What can I do about a harmful algal bloom?
If you see a harmful algal bloom, there are things you can do to help.
How do I identify harmful algae?
There are many types of algae. Only some are capable of producing toxins. Several guidance documents are available to aid in the identification of algae thereby distinguishing toxic and non-toxic algae - the guides below will get you started.
Algae can be identified by microscope or by visually observing algae in the field. Note that some algae are difficult to distinguish in the field and will also require observing an algae sample under a microscope. Before you head to a potential harmful algal bloom ensure that your health and safety is protected, see this guide.
- Surface Water Ambient Monitoring Program (SWAMP), Visual Guide to Observing Blooms
- US Geological Survey, Field and Laboratory Guide to Freshwater Cyanobacteria Harmful Algal Blooms Pages 4-15 provide photos of harmful algae and of non-harmful green algae and aquatic plants. Microscope images are also included starting page 16.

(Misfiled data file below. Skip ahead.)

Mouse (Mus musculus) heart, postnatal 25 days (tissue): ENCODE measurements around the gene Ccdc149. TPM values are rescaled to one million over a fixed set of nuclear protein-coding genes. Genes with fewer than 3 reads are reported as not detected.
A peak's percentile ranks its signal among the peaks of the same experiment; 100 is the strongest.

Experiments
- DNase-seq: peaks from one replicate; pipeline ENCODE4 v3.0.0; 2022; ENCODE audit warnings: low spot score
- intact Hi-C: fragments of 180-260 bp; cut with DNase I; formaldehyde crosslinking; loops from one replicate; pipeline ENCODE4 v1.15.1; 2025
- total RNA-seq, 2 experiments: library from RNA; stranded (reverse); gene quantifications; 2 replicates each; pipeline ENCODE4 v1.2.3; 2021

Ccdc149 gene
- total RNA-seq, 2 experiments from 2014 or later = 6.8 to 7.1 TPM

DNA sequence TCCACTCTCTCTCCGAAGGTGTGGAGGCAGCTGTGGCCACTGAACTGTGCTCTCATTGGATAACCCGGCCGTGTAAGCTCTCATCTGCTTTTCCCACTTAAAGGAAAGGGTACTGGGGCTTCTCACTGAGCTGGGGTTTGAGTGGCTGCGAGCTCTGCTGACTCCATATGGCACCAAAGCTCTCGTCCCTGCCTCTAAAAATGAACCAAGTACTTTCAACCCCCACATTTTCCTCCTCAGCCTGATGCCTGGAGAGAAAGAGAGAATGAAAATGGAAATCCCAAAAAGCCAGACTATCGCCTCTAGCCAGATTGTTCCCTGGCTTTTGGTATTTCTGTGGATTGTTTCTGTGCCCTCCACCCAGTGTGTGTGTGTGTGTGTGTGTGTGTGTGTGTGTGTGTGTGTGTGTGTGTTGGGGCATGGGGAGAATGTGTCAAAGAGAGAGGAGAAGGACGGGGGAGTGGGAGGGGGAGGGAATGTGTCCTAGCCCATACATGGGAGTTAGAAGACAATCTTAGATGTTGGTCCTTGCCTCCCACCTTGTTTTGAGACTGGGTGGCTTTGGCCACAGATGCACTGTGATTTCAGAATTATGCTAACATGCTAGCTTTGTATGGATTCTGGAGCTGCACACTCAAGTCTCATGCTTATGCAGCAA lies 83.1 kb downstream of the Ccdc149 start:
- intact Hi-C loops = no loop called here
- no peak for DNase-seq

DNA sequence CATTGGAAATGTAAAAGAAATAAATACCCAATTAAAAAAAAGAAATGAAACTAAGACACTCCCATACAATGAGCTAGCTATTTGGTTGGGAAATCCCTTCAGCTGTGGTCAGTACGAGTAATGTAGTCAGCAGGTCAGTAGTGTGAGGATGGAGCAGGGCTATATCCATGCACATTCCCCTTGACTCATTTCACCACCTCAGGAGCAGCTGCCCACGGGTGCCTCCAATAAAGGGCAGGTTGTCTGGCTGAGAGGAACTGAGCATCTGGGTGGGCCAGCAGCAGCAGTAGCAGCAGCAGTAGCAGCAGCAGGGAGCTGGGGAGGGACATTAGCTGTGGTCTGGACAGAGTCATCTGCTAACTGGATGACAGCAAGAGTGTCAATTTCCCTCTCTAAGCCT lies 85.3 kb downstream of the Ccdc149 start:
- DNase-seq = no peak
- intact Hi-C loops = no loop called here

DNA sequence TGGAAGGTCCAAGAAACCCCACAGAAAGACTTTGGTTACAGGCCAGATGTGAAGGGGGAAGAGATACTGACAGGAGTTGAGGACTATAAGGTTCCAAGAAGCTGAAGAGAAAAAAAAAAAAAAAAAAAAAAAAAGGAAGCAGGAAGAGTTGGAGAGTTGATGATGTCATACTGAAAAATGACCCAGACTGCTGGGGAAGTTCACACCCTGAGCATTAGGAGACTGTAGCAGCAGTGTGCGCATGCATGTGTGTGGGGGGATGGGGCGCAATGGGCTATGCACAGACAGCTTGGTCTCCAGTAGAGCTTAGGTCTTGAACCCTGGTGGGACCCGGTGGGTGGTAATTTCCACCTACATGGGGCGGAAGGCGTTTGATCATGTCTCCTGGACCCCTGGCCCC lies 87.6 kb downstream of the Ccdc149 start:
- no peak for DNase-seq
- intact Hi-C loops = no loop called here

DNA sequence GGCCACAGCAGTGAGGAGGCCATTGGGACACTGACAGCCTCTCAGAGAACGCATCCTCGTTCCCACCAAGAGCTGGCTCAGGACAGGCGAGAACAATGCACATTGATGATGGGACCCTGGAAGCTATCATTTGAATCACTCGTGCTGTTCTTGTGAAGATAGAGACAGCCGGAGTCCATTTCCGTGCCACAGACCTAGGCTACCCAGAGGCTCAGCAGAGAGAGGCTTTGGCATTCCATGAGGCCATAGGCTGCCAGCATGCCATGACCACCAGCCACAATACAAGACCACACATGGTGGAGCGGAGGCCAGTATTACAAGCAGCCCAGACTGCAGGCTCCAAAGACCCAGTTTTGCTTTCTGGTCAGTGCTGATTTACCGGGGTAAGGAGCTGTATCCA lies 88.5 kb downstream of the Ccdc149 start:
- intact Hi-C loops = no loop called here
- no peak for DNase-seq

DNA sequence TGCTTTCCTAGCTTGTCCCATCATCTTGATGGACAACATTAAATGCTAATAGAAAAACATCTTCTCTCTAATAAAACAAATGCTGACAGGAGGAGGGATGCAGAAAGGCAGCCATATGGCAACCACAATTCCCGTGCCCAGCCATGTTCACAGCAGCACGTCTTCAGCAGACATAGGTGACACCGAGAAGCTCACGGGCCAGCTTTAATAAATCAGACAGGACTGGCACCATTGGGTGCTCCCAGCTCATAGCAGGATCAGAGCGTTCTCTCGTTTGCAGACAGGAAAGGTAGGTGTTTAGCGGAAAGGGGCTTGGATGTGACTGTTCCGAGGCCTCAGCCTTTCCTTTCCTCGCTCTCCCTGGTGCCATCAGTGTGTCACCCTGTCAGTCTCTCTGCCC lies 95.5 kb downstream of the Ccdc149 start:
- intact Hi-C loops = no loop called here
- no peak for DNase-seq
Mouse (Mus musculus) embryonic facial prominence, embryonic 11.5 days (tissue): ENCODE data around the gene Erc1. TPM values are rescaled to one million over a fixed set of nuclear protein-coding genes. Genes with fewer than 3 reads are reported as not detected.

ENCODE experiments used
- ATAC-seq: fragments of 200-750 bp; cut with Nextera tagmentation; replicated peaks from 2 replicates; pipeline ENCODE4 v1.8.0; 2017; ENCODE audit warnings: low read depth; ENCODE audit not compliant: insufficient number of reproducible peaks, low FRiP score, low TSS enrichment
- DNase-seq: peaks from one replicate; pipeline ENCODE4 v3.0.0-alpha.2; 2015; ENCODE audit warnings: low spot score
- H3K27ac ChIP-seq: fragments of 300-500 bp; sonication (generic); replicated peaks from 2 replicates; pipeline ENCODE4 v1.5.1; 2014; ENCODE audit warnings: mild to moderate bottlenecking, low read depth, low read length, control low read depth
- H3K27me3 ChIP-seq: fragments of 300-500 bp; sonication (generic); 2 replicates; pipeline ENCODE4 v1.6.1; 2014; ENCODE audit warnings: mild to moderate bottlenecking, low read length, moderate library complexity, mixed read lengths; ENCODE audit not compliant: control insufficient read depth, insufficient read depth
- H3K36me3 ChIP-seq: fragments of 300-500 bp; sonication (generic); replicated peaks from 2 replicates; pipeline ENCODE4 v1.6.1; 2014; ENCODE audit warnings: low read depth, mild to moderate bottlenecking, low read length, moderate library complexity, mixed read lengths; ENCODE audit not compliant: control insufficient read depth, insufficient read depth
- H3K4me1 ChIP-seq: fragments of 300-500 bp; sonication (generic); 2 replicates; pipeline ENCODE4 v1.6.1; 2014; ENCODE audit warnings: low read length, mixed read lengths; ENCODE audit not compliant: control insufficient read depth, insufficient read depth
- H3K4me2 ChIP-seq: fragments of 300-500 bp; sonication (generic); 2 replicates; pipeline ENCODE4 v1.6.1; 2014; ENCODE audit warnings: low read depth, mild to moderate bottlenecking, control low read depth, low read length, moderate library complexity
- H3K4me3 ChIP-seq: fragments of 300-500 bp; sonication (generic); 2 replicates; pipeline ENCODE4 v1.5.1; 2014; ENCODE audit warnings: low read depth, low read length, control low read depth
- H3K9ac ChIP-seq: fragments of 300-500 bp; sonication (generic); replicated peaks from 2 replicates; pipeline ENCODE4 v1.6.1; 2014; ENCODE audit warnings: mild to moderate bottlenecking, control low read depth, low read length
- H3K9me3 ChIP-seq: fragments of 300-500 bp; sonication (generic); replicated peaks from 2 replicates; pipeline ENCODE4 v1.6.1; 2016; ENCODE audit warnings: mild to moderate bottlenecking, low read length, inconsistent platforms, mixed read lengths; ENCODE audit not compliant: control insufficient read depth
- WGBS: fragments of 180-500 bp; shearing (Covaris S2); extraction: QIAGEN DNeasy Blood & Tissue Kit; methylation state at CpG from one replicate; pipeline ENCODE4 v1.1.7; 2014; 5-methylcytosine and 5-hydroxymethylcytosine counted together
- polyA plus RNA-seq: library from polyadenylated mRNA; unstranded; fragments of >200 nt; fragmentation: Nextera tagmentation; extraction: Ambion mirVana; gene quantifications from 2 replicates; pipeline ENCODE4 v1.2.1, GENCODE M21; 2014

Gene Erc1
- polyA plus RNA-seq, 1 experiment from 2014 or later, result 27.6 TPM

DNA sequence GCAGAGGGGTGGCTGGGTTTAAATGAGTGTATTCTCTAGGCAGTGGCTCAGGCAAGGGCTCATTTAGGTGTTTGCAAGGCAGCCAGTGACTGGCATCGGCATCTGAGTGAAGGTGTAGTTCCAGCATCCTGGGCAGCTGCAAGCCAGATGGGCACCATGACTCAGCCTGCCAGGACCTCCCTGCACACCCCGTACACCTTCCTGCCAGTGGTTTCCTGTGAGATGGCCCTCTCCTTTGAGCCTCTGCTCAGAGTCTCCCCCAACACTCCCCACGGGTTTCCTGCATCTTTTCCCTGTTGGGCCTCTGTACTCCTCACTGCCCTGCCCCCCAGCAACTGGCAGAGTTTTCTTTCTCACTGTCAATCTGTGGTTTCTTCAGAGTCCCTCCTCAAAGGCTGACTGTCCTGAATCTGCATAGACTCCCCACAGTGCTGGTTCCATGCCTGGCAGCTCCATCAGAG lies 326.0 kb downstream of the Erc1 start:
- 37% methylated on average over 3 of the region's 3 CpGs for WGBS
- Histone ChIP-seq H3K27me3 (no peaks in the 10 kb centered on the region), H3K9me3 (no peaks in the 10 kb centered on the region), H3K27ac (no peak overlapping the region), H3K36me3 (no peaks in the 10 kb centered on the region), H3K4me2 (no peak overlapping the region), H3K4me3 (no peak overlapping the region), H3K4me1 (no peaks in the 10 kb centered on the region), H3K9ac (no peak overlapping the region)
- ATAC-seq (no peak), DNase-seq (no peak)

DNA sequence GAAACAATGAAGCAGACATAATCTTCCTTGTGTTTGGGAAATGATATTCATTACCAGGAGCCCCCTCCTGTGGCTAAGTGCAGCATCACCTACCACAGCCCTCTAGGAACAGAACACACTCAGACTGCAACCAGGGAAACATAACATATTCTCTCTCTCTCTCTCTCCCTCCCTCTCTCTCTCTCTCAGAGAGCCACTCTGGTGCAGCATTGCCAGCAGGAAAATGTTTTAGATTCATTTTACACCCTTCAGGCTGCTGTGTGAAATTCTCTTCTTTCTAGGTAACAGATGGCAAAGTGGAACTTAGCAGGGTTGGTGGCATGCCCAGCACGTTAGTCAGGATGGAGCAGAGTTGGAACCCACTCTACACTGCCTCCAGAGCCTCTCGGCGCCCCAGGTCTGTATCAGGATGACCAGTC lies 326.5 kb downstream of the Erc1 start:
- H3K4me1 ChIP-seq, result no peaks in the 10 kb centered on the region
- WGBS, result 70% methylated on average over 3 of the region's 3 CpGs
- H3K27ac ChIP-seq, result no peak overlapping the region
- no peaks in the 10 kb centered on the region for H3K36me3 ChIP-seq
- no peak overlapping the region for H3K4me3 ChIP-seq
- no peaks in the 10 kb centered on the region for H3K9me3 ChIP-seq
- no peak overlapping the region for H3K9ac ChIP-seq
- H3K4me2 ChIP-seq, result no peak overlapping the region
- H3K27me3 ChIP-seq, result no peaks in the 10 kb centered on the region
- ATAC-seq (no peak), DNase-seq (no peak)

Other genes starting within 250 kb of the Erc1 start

- Key to Algal Phyla/Classes of California
- Western Washington University, Freshwater Algae in Northwest Washington, Volume I, Cyanobacteria
- University of New Hampshire, PhycoKey: An Image-Based Key to Algae (PS Protista), Cyanobacteria, and other aquatic objects
- Northern Kentucky University, Field guide to algae and other “scums” in ponds, lakes, streams and rivers
How can I report a bloom, or an animal illness or human illness related to a bloom?
Reporting a harmful algal bloom or an animal or human illness associated with exposure to a bloom helps authorities understand where problems are occurring and to respond appropriately.
- Freshwater Bloom Incident Form
- Including a related animal or human illness
- bloomWatch App
- Available as a free download (Android, iOS)
- Report a red tide or other unusual marine sighting
- Bloom reporting and information
- Call: 1 (916) 341-5357
- Call toll free: 1 (844) 729-6466
- Email: CyanoHAB.Reports@waterboards.ca.gov